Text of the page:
[27 Apr 2018 12:15] MySQL Verification Team
Hi Yoseph,

Don't worry about the status. 

Since you have a test case, I will try to reproduce it on two different servers and if the error occurs, I will happily verify this bug report.
[30 Apr 2018 15:43] MySQL Verification Team

Actually, I do not see what is wrong with your test case. For me, it works just fine as both servers return the same result.

" select id, createdTimestamp from batch where id=17702"

| id    | createdTimestamp    |
| 17702 | 2015-04-04 18:05:26 |

" select id, createdTimestamp from batch where createdTimestamp='2015-04-04 18:05:26.000'"

| id    | createdTimestamp    |
| 17702 | 2015-04-04 18:05:26 |

Just to check, I also ran:

update batch set createdTimestamp=addtime(createdTimestamp,'0 0:0:0.000') where id=17702";

and the above two SELECTs returned the exactly same results on both servers.

A record like you show in your last comment does not exist in the dump that you uploaded.
[1 May 2018 2:06] Yoseph Phillips
I just tried this on 5.7.22 and it is still easy to reproduce in my environment:

C:\Program Files\MySQL\MySQL Server 5.7\bin>mysql -uyoseph -p test -e "source d:\temp\MySQL-Bug-90398.sql"

Server version: 5.7.22-log MySQL Community Server (GPL)

Copyright (c) 2000, 2018, Oracle and/or its affiliates. All rights reserved.

Oracle is a registered trademark of Oracle Corporation and/or its
affiliates. Other names may be trademarks of their respective

Type 'help;' or '\h' for help. Type '\c' to clear the current input statement.

mysql> SELECT * FROM batch b WHERE b.id = 17702;
| id    | createdTimestamp    |
| 17702 | 2015-04-05 02:05:26 |
1 row in set (0.00 sec)

mysql> SELECT * FROM batch b WHERE b.createdTimestamp = '2015-04-05 02:05:26';
Empty set (0.00 sec)

* Please let me know if you are also testing on 5.7.22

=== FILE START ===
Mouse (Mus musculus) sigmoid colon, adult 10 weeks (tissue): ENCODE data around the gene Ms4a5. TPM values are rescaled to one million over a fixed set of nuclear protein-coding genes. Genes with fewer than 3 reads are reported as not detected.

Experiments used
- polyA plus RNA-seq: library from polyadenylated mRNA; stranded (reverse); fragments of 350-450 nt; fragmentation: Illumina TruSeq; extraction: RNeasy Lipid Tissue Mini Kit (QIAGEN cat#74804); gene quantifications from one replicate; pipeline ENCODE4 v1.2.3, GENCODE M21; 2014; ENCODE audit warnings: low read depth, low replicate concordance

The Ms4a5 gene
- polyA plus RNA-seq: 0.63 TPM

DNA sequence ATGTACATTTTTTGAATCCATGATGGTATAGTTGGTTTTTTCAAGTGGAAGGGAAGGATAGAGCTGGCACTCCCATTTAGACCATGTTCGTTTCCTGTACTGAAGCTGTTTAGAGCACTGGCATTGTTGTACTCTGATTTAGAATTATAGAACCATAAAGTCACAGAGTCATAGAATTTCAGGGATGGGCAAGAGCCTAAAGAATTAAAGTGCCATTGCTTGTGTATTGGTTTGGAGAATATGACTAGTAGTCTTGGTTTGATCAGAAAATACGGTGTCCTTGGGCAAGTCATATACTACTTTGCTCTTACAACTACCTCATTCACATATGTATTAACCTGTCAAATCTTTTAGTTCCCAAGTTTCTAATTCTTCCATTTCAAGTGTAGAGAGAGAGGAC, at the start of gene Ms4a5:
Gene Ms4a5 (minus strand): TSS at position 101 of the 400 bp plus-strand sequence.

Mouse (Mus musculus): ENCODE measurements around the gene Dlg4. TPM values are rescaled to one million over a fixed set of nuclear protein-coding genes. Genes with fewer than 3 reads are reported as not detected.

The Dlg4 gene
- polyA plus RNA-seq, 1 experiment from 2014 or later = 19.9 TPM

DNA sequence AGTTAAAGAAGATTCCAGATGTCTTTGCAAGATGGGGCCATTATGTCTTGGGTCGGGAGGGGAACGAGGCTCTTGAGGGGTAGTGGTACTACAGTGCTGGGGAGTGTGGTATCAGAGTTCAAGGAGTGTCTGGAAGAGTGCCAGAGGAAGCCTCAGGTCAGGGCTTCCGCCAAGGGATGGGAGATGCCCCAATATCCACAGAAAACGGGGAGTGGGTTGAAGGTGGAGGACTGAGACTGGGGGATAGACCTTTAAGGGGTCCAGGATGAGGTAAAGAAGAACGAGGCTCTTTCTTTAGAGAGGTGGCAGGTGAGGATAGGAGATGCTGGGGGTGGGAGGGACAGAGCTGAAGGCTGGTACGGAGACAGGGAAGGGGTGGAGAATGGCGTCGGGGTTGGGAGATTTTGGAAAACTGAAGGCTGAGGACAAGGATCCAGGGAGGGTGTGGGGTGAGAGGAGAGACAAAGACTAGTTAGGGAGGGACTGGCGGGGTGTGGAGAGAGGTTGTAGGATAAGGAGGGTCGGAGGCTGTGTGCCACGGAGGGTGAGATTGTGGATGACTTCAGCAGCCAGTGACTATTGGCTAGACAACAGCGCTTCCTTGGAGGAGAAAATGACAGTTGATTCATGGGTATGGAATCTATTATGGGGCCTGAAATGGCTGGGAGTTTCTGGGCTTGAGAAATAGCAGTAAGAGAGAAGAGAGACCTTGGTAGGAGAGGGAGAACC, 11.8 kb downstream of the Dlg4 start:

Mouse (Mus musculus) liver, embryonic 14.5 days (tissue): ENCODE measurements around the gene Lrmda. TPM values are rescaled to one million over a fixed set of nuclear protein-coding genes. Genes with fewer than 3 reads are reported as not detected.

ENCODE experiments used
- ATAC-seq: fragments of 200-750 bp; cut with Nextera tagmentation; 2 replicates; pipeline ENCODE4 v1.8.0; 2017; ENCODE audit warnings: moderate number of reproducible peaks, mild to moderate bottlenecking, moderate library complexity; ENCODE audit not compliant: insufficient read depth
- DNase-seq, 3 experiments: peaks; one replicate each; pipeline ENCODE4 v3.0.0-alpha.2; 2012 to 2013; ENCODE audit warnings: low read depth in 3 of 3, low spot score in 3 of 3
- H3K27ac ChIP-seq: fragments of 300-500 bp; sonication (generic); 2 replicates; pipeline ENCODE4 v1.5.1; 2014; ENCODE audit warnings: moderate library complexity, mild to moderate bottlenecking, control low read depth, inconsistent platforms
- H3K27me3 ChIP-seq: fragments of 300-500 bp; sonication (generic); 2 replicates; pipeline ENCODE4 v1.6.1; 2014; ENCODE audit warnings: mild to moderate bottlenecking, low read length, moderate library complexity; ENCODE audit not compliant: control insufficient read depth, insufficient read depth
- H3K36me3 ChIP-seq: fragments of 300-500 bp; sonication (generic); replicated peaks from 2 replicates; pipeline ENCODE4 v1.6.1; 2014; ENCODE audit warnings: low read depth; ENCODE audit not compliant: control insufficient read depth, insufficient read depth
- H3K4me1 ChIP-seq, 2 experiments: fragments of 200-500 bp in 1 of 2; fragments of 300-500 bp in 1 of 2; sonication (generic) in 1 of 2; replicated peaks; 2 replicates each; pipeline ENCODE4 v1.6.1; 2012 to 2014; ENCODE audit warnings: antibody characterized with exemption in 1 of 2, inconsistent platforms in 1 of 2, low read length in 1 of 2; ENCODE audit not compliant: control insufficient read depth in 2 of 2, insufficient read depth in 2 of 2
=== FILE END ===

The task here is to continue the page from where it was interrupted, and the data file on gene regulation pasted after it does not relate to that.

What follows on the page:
* Please note that the difference in the displayed timestamp is simply due to our different TimeZones - doing the same thing for earlier rows works just fine
* Please do an explain on your "select id, createdTimestamp from batch where createdTimestamp='2015-04-04 18:05:26.000'" to make sure that it is using the createdTimestampIndex index
* Please don't do any UPDATE statements until you can reproduce the above issue as UPDATE statements can stop the issue 
* Please let me know if you are using my method above of restoring the table (-e and source) or if you are using some other method - in which case I can try that but I would expect the same results
* Please let me know if you have have something in your my.ini that could affect this, I can reproduce it even using an almost empty my.ini:

port = 3306
port = 3306
basedir = "C:/Program Files/MySQL/MySQL Server 5.7"
datadir = "D:/MySQL/MySQL Server 5.7/Data" 
log-error = "D:/Logs/MySQL Server 5.7 Error.log"
[1 May 2018 11:08] Yoseph Phillips
I believe that I have worked out what the actual issue is.

In 2015 there were two 2015-04-05 02:05:26 in VIC Australia due daylight savings changes.

When MySQL is displaying the TIMESTAMP in the Sydney/Melbourne Australia Time Zone it must be using one of those two, and when we are using it in the where clause it must be converting it back to a TIMESTAMP an hour out from where it was.

Likewise when MySQL is doing the GROUP BY it must be converting the TIMESTAMP to a String, and then when it converts it back again it can no longer find it and so gives a Duplicate entry  for key '<group_key>' error.

Hopefully tomorrow I will have some time to double check that this is the issue for all of our clients.

I have not tested but this would mean it is very easy to reproduce this issue just by having one row in the data when using any TimeZone that has daylight savings changes.

As a workaround we might need to change our TimeZone to GMT before doing queries with a GROUP BY and change it back afterwards, but that will be messy.